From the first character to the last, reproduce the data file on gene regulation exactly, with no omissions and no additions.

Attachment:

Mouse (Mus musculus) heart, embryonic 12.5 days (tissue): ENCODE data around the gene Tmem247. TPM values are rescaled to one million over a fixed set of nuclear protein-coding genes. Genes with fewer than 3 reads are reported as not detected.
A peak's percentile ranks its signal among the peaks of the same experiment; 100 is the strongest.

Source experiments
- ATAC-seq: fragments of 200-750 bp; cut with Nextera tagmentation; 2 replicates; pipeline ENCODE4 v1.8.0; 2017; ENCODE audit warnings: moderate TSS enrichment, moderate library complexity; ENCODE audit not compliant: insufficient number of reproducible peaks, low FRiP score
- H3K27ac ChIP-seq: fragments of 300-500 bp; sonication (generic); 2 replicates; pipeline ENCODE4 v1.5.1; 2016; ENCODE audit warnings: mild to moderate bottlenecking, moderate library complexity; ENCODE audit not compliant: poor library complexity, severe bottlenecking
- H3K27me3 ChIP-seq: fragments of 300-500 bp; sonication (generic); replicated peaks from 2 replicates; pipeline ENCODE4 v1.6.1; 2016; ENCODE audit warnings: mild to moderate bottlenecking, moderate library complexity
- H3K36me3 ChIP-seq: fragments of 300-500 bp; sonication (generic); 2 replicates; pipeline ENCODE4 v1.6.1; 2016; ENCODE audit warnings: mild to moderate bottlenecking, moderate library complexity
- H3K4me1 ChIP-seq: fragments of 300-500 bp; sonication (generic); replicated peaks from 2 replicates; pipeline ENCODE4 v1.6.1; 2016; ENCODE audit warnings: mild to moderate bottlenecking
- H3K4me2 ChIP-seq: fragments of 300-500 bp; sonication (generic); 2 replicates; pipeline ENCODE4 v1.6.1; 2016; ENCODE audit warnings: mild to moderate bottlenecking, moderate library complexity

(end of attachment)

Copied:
Mouse (Mus musculus) heart, embryonic 12.5 days (tissue): ENCODE data around the gene Tmem247. TPM values are rescaled to one million over a fixed set of nuclear protein-coding genes. Genes with fewer than 3 reads are reported as not detected.
A peak's percentile ranks its signal among the peaks of the same experiment; 100 is the strongest.

Source experiments
- ATAC-seq: fragments of 200-750 bp; cut with Nextera tagmentation; 2 replicates; pipeline ENCODE4 v1.8.0; 2017; ENCODE audit warnings: moderate TSS enrichment, moderate library complexity; ENCODE audit not compliant: insufficient number of reproducible peaks, low FRiP score
- H3K27ac ChIP-seq: fragments of 300-500 bp; sonication (generic); 2 replicates; pipeline ENCODE4 v1.5.1; 2016; ENCODE audit warnings: mild to moderate bottlenecking, moderate library complexity; ENCODE audit not compliant: poor library complexity, severe bottlenecking
- H3K27me3 ChIP-seq: fragments of 300-500 bp; sonication (generic); replicated peaks from 2 replicates; pipeline ENCODE4 v1.6.1; 2016; ENCODE audit warnings: mild to moderate bottlenecking, moderate library complexity
- H3K36me3 ChIP-seq: fragments of 300-500 bp; sonication (generic); 2 replicates; pipeline ENCODE4 v1.6.1; 2016; ENCODE audit warnings: mild to moderate bottlenecking, moderate library complexity
- H3K4me1 ChIP-seq: fragments of 300-500 bp; sonication (generic); replicated peaks from 2 replicates; pipeline ENCODE4 v1.6.1; 2016; ENCODE audit warnings: mild to moderate bottlenecking
- H3K4me2 ChIP-seq: fragments of 300-500 bp; sonication (generic); 2 replicates; pipeline ENCODE4 v1.6.1; 2016; ENCODE audit warnings: mild to moderate bottlenecking, moderate library complexity